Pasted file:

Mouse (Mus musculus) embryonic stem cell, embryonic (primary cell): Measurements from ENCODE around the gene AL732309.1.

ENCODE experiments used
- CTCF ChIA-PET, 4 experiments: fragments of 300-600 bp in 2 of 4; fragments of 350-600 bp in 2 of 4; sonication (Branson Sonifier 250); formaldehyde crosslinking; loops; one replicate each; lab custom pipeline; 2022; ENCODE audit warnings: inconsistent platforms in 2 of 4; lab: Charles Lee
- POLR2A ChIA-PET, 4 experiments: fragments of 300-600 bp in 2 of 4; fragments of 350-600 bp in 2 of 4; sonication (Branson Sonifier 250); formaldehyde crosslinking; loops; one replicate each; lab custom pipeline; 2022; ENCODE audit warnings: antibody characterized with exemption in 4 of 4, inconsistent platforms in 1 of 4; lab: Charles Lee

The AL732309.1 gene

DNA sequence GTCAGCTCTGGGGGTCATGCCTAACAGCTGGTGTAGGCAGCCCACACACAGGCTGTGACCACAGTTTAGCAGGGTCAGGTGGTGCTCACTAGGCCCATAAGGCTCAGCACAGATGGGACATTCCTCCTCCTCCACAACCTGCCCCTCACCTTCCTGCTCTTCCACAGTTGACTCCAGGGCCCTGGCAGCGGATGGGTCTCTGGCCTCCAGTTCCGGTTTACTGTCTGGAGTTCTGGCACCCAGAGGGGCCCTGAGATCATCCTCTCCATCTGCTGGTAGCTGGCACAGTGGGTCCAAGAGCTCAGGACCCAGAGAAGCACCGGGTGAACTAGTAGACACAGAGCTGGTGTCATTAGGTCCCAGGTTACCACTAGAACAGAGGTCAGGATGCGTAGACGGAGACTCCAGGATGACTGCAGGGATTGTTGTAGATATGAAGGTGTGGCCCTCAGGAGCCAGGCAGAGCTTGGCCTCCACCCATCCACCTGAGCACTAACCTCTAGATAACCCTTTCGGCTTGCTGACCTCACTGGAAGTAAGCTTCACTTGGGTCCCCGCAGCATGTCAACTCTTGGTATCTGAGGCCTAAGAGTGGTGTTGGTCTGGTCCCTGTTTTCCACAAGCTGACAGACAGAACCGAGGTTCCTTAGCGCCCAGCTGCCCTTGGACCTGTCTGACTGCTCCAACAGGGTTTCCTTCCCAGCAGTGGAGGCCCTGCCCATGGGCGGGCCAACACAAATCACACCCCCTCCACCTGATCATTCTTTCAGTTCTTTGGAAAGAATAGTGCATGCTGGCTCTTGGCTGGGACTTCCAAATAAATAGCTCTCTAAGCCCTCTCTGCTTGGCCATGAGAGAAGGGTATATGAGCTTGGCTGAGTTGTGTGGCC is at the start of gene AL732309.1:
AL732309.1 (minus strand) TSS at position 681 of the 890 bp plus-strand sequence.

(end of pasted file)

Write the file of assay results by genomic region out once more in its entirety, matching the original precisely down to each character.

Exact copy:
Mouse (Mus musculus) embryonic stem cell, embryonic (primary cell): Measurements from ENCODE around the gene AL732309.1.

ENCODE experiments used
- CTCF ChIA-PET, 4 experiments: fragments of 300-600 bp in 2 of 4; fragments of 350-600 bp in 2 of 4; sonication (Branson Sonifier 250); formaldehyde crosslinking; loops; one replicate each; lab custom pipeline; 2022; ENCODE audit warnings: inconsistent platforms in 2 of 4; lab: Charles Lee
- POLR2A ChIA-PET, 4 experiments: fragments of 300-600 bp in 2 of 4; fragments of 350-600 bp in 2 of 4; sonication (Branson Sonifier 250); formaldehyde crosslinking; loops; one replicate each; lab custom pipeline; 2022; ENCODE audit warnings: antibody characterized with exemption in 4 of 4, inconsistent platforms in 1 of 4; lab: Charles Lee

The AL732309.1 gene

DNA sequence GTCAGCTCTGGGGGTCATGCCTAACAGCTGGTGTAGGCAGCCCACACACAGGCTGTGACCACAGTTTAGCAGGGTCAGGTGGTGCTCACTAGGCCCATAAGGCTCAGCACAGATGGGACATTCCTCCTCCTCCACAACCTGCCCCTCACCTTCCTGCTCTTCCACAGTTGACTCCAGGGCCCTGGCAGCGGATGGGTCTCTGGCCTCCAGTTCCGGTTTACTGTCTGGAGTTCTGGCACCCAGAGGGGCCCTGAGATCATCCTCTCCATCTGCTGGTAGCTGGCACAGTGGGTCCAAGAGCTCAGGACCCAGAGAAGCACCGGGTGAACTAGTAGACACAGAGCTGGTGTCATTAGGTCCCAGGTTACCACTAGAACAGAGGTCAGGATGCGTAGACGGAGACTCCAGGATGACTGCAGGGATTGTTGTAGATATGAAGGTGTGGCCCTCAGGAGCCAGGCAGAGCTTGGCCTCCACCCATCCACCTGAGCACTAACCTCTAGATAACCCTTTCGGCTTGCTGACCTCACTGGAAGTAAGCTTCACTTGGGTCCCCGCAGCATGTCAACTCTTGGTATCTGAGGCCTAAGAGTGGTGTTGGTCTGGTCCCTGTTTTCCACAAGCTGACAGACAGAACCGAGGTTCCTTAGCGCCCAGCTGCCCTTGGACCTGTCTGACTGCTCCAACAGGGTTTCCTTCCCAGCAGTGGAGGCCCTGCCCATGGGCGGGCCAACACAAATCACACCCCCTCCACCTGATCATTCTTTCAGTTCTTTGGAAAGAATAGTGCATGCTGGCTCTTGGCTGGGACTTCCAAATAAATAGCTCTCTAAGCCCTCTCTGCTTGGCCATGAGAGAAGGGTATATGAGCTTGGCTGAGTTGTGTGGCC is at the start of gene AL732309.1:
AL732309.1 (minus strand) TSS at position 681 of the 890 bp plus-strand sequence.